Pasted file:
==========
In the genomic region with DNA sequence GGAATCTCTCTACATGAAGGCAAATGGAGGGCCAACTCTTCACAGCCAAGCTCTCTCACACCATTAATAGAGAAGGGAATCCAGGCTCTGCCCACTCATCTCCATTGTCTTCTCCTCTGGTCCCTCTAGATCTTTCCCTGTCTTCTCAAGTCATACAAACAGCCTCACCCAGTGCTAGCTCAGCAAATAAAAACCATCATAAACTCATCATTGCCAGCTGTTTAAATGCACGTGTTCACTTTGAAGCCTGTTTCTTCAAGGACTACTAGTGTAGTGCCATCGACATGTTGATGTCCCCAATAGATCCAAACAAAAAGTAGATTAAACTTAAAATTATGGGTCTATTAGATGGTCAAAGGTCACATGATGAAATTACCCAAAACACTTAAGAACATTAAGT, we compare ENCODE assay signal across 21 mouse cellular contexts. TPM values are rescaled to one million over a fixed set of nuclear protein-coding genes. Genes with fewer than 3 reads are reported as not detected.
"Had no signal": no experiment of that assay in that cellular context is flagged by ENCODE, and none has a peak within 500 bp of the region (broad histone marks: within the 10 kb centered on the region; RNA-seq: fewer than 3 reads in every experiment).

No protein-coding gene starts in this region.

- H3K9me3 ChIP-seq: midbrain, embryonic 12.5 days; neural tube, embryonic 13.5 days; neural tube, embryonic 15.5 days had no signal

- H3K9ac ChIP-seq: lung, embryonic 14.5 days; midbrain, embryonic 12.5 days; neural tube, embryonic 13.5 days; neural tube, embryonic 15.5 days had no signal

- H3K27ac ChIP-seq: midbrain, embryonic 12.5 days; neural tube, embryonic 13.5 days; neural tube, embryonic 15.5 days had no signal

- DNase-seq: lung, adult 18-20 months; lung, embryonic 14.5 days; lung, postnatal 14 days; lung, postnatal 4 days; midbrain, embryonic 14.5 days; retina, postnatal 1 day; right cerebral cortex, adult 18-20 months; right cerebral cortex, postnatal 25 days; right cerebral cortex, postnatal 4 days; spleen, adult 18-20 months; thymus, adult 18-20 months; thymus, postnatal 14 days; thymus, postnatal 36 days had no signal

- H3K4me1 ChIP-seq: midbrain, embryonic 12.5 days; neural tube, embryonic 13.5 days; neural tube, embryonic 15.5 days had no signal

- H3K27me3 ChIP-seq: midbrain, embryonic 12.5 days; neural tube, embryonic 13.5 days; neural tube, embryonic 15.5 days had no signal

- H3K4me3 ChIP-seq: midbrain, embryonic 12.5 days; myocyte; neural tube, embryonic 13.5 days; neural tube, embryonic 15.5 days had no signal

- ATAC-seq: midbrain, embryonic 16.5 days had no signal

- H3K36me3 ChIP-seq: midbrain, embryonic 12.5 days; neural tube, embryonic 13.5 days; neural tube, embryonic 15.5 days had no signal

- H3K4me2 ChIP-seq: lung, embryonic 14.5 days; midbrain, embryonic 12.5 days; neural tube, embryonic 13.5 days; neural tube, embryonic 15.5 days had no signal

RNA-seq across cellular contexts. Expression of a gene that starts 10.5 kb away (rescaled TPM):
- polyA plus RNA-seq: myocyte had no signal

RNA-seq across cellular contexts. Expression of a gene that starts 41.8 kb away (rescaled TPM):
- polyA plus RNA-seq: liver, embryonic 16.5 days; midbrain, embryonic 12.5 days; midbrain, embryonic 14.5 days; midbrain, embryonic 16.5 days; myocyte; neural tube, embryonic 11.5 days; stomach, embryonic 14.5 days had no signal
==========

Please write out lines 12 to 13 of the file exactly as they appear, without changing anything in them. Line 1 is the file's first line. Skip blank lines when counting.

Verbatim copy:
- H3K36me3 ChIP-seq: midbrain, embryonic 12.5 days; neural tube, embryonic 13.5 days; neural tube, embryonic 15.5 days had no signal

- H3K4me2 ChIP-seq: lung, embryonic 14.5 days; midbrain, embryonic 12.5 days; neural tube, embryonic 13.5 days; neural tube, embryonic 15.5 days had no signal